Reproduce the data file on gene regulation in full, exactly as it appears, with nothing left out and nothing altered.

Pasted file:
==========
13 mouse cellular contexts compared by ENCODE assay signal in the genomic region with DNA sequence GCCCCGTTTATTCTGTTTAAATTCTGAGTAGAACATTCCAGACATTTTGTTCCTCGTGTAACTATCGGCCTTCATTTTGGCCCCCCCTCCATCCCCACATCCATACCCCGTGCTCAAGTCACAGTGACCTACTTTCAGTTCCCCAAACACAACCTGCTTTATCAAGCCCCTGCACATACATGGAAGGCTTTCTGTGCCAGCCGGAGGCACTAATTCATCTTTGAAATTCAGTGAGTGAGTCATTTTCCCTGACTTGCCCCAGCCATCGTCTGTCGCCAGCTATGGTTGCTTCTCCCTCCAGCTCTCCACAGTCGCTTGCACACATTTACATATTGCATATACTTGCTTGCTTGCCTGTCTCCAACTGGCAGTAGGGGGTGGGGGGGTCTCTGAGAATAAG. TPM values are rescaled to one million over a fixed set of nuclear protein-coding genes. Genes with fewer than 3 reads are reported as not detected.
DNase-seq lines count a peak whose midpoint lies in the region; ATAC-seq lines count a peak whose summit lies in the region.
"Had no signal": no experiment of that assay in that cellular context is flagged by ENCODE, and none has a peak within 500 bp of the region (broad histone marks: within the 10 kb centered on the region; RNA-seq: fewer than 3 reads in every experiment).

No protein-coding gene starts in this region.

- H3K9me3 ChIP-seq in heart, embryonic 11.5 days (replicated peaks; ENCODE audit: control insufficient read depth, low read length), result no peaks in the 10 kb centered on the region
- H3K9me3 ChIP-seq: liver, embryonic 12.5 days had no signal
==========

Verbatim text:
13 mouse cellular contexts compared by ENCODE assay signal in the genomic region with DNA sequence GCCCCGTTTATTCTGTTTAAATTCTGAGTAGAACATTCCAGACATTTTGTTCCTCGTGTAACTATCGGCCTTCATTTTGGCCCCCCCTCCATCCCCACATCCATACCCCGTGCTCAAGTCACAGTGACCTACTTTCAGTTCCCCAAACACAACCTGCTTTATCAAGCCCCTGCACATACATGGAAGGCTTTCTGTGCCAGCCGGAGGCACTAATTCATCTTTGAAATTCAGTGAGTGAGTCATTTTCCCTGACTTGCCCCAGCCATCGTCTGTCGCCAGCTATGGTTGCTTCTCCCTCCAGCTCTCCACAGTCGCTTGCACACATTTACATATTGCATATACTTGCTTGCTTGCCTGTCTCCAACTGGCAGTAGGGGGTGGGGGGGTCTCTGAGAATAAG. TPM values are rescaled to one million over a fixed set of nuclear protein-coding genes. Genes with fewer than 3 reads are reported as not detected.
DNase-seq lines count a peak whose midpoint lies in the region; ATAC-seq lines count a peak whose summit lies in the region.
"Had no signal": no experiment of that assay in that cellular context is flagged by ENCODE, and none has a peak within 500 bp of the region (broad histone marks: within the 10 kb centered on the region; RNA-seq: fewer than 3 reads in every experiment).

No protein-coding gene starts in this region.

- H3K9me3 ChIP-seq in heart, embryonic 11.5 days (replicated peaks; ENCODE audit: control insufficient read depth, low read length), result no peaks in the 10 kb centered on the region
- H3K9me3 ChIP-seq: liver, embryonic 12.5 days had no signal